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Customer Review

21 of 23 people found the following review helpful
4.0 out of 5 stars WAGNER'S DAUGHTER-IN-LAW & UNCLE WOLF, 23 Nov. 2005
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This review is from: Winifred Wagner: A Life at the Heart of Hitler's Bayreuth (Hardcover)
The subtitle of this book is important – A Life at the Heart of Hitler’s Bayreuth – for Winifred Wagner’s institutionalised childhood, her youth with the ageing hippie Klindworth couple and the early years of her marriage to Siegfried are all raced through in around 50 pages (out of 500). Another mere 50 cover the 30 odd years after her de-nazification hearings and the takeover of the Bayreuth Festival by her two sons. The main bulk of this book concerns itself with the 25 years of her relationship with Hitler (and his with the Wagner family and the Festival) and its immediate aftermath.
That said, Brigitte Hamann provides a fascinating and eminently readable account of that relationship. Her attitude towards her subject seems to change as the book progresses. Initially she presents Winifred as a fervently (German) Nationalist, anti-Semitic character, much influenced by the writing and the presence around Wahnfried of her brother-in-law, Houston Stewart Chamberlain, even before she met and fell under the spell of Onkel Wolfi, as the family referred to Hitler. (Incidentally, Chamberlain was also English by birth but, like Winifred, became more German than the Germans.) The older Winifred is a rather different person as portrayed here. Throughout the war, as evidenced by many of the testaments taken from her de-nazification hearings, Winifred became some kind of Schindleresque saint, saving everyone she could from the clutches of her top Nazi friends – friends, acquaintances, friends of friends, people she didn’t know at all, jews, gentiles, the lot. One suspects that all this is coloured by Winifred’s own practical need for self-justification at those hearings and should be taken with a slightly larger pinch of salt than Hamann seems prepared to. One can accept that there was a certain naivety to Winifred that wouldn’t allow her to accept either what was happening to these people or that her beloved Fuhrer had any knowledge of what was being done in his name. But her continued and oft-expressed loyalty to both Hitler and the principles of National Socialism throughout her later life would suggest that her opinions had not changed gthat much since her youth.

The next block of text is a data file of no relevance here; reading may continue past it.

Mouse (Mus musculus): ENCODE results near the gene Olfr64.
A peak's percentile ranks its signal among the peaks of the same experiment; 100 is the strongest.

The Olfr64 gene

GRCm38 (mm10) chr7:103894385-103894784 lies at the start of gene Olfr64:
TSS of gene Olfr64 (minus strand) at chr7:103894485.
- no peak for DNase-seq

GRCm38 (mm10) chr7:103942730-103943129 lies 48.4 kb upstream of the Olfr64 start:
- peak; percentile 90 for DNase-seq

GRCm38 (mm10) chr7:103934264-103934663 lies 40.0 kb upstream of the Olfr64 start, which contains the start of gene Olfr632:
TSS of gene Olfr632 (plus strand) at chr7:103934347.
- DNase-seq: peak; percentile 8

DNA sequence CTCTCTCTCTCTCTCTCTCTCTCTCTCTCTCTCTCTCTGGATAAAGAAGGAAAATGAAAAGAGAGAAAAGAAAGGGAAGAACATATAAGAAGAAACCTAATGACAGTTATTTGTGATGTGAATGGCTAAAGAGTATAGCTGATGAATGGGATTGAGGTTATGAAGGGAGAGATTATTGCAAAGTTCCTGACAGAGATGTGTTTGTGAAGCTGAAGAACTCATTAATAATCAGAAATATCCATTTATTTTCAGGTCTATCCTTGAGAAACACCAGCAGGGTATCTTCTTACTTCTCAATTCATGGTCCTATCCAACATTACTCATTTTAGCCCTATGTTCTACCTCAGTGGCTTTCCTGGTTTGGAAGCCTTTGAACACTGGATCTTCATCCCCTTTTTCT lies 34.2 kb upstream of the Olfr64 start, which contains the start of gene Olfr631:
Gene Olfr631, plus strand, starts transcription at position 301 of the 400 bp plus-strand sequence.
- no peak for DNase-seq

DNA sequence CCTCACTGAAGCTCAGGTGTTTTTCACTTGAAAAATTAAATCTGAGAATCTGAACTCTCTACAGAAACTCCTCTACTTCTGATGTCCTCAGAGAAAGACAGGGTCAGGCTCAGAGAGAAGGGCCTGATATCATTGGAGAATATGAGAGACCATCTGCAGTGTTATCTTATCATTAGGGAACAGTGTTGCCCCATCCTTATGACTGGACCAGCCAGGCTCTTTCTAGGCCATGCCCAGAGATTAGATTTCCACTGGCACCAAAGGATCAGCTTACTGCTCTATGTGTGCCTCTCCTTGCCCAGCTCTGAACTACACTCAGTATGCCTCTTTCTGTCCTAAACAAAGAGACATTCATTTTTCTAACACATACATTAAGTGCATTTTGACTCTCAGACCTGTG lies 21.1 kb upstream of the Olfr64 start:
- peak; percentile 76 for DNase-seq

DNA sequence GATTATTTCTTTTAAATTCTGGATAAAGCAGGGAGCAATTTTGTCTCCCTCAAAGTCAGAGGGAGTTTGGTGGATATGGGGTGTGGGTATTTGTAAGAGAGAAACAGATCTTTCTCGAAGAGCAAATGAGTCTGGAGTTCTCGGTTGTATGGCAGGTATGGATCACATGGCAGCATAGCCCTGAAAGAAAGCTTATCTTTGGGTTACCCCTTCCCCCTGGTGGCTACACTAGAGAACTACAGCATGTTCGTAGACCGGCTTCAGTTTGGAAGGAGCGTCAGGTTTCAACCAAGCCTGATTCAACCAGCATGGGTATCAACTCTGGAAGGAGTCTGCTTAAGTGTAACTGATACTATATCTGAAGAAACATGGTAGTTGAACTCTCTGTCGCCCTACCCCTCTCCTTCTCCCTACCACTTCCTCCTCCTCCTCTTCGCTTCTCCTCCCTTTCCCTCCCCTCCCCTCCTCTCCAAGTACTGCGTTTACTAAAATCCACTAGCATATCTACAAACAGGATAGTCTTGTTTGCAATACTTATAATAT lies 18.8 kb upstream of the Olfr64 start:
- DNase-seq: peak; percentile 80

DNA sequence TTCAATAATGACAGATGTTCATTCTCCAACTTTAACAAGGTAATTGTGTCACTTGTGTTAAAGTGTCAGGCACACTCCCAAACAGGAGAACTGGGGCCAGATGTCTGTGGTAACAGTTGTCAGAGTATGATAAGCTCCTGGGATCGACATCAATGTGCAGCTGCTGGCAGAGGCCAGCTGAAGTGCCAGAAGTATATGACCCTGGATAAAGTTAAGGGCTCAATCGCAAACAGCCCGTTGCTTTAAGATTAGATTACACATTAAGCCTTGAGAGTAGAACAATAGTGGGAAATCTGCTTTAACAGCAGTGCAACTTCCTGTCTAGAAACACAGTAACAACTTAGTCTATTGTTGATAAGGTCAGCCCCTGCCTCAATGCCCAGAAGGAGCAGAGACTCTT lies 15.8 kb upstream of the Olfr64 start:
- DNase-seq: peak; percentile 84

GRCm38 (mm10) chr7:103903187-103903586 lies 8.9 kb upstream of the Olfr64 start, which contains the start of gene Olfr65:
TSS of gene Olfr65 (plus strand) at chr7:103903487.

What comes clearly out of Hamann’s narrative is a Hitler who found in the Wagner family and its mistress a privacy, a domesticity and a family life he so obviously needed and lacked elsewhere. Hamann remains remarkably tacit on whether the Adolf/Winifred relationship was ever consummated. One suspects not. What does come as a surprise, though, is how early in the War the relationship between them broke down. After all those secret midnight trysts in the 30’s, it comes as a shock to realise that they didn’t meet at all during the last four years of the War and that correspondence between them became more and more infrequent and formal.
Most of the other members of the Wagner family and many around the periphery come out of this book pretty badly. It seems as though there’s something in the genes that drives Wagners to the bloodiest and most internecine of family wars. What is currently going on around the succession to possession of the Green Hill and all that goes with it appears to be little more than a re-run of what occurred towards the end of the war with the previous generation. Wieland emerges particularly badly. A spoiled kid determined to get his way and inclined to smash things if he didn’t, he played the most political of games in securing the Festival for himself, conducting vicious and potentially lethal campaigns against the likes of Tietjen, Preetorius and even his own mother. And he was certainly the most duplicitous of all of them about his relationship with AH and the party. It transpires that he was actually second-in-command of a local concentration camp in the latter days of the War – something he would never admit to in later life. Wolfgang remains a much shadowier figure – perhaps because he was necessary to the writer for allowing access to the family archives, albeit still severely restricted and censored. Even Furtwangler turns out not have been quite the Parsifalian simpleton, devoted only to his art, that he and his supporters made him out to be after the Fall of Berlin. In fact, both before and after the War he was a dedicated schemer, determined to get the better of Toscanini, Tietjen and later the one he called the ‘K man’, von Karajan, by whatever means it took.
So this book provides a good sprinkling of gossip as well as a fair amount of new material and information about a crucial and shaming period in Bayreuth’s history, all meticulously researched and referenced. It also does us the service, like the film Downfall, of showing Hitler as a human being with human foibles and human insecurities rather than just as a mythical ogre – and that is what is so much more frightening.
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